When I was in the eighth grade in 1968, I had the only fist fight I have ever had in my life. I started it, but for the life of me I cannot remember why.
It happened after football practice. I was the quarterback of my team. One of my teammates, Ben, had been a Pop Warner All-American football player when he was 12. I guess that put a chip on his shoulder. For some reason he irritated me.
We were both new to the private school we were attending. I don’t know what got into me, but one day we started arguing in the locker room. I thought I was Muhammad Ali and put up my dukes. What was I thinking? I hit Ben in the face. It didn’t seem to phase him. My hand was hurting. Others stepped in and broke it up. That was it.
I immediately felt ashamed, but others who didn’t like Ben started patting me on the back. I was a hero. Of sorts.
Is my middle school altercation in the boys’ locker room an anecdote for how violence begins? What is it that makes it acceptable? Can we just blame TV and the movies?
I have never known anyone who experienced true, life-shattering violence who was glad for the experience. Violence changes you. It makes you afraid. It makes you angry. It makes you want to build fences, to run away.
Fear sometimes leads to buying a gun. To moving to the suburbs.
I recently was told by a friend that he and his wife are moving to either Northern Ireland or New Zealand because those are the only places they believe they can be safe from ISIS. Violence and fear lead us to doing dramatic things.
But fear of violence cannot rule our lives. While we know that violence is all around us, we also know that there is no where we can truly hide. No place is safe if what you mean by “safety” is the state of being impervious to hurt and pain. Pain is lurking at any moment.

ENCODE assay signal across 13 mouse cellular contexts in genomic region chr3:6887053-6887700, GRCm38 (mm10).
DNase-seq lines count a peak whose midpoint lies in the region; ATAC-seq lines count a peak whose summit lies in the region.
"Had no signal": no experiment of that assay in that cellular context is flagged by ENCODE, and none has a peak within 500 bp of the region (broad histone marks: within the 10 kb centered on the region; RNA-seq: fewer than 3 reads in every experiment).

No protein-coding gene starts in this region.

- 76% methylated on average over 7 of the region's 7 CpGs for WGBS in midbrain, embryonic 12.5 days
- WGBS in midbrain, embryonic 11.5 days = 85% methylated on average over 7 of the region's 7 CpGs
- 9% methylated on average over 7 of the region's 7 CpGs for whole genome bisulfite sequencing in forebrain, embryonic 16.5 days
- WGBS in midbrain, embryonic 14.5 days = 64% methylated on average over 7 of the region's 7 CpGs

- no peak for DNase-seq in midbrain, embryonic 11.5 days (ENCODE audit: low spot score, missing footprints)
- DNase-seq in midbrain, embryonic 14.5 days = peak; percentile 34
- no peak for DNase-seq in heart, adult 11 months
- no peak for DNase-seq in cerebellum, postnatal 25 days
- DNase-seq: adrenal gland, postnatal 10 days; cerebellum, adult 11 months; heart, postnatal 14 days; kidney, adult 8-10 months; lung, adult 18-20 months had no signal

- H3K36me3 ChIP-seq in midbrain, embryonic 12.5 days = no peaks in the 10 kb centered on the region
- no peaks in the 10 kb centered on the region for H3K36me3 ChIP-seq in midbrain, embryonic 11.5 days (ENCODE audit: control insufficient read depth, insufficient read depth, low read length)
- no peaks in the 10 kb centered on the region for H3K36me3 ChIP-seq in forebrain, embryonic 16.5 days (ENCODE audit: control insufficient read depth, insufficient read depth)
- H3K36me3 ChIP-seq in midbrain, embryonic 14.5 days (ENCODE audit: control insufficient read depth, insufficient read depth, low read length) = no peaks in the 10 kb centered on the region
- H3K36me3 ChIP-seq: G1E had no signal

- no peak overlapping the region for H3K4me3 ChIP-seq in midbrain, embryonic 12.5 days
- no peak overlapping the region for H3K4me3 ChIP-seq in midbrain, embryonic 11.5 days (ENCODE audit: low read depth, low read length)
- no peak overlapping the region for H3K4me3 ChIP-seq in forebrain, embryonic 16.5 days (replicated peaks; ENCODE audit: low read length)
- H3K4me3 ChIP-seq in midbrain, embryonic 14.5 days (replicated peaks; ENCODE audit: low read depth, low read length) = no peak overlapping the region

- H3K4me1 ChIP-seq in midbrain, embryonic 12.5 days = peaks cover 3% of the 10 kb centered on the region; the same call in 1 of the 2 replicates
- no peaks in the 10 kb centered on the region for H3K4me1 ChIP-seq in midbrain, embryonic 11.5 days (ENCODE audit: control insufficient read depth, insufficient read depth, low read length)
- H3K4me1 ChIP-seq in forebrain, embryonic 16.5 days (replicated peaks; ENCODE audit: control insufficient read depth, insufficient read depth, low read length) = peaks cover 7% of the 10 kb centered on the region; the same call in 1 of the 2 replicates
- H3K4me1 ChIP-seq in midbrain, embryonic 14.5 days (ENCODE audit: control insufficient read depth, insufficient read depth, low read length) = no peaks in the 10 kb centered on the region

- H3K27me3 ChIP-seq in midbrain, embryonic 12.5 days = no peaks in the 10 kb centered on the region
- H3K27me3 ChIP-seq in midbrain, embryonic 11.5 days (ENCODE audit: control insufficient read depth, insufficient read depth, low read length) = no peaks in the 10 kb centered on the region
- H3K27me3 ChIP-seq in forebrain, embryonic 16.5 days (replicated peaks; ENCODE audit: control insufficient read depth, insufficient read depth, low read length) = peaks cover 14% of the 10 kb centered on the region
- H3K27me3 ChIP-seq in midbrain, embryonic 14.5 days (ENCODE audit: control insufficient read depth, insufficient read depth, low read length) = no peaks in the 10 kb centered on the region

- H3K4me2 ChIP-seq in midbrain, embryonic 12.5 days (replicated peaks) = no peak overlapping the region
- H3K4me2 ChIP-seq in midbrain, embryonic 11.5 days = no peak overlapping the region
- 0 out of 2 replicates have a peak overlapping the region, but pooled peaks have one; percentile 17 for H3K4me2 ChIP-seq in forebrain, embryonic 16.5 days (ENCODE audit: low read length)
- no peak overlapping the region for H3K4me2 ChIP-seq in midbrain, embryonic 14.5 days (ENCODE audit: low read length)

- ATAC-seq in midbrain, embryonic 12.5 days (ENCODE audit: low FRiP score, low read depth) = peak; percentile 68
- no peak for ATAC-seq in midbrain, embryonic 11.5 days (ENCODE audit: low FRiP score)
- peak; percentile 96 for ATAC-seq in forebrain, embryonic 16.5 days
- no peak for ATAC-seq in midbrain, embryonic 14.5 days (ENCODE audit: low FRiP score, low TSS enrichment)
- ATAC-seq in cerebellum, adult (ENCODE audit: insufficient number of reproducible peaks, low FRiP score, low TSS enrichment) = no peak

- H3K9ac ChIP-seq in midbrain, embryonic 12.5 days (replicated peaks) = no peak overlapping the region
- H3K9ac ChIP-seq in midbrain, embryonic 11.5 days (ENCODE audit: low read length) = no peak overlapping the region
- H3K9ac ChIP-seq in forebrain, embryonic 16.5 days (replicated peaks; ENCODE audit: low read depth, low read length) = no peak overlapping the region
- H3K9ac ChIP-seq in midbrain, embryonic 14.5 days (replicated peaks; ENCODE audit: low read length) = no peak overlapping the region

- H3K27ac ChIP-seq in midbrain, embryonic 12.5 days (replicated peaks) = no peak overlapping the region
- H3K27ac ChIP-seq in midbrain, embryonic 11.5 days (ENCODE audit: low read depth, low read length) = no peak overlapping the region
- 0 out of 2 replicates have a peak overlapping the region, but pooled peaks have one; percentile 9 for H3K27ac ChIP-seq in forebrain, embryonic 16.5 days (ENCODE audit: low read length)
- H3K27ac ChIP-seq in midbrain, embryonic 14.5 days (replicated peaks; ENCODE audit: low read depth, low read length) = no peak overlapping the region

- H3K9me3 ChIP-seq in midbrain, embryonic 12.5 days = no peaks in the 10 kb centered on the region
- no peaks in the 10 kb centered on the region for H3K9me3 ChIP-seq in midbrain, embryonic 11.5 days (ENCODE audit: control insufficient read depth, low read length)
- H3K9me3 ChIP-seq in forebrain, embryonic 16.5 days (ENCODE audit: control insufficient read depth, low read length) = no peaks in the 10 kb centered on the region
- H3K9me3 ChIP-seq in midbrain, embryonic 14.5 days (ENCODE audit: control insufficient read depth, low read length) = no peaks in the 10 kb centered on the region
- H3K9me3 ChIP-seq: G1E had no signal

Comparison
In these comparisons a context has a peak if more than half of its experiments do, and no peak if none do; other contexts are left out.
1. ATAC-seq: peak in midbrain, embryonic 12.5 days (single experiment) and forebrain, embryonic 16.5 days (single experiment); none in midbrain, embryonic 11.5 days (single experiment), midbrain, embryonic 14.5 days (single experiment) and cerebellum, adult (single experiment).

The only way to confront violence is with courage born of love. Violence can bring any of us to our knees, but seeking to experience love no matter where it leads is the only way to live. The New Testament tells us over and over and over to “fear not.” Jesus does not intend this to be simply an inspirational intimation. It’s a mandate. If we’re going to stand for righteousness, love, equality, and nonviolence, we must put our own fears aside and depend on God to guide us.
Saturday’s mass murders in Orlando do not mean that nowhere is safe; it means that all of us need to lead lives born out of love and its accompanying fearlessness every day because we do not know what will happen next. It means that we live in a broken world that needs our light now more than ever, that we must advocate for the oppressed and the hurt. We must stand in solidarity with those in the shadows and denounce violence. We’ve always been called to create the change we want to see in the world, but with acts of dehumanizing murder such as these becoming more and more frequent, that call is even more urgent.
I have not seen Ben in 40 years. If I did see him, I don’t know if he would remember the day that I hurt him, but even if he didn’t, I would tell him I am sorry for fighting with him and hurting him. Knowing that the kind of violence I enacted on him so many years ago is within me scares me, but it makes me focus even more on the need to cultivate love.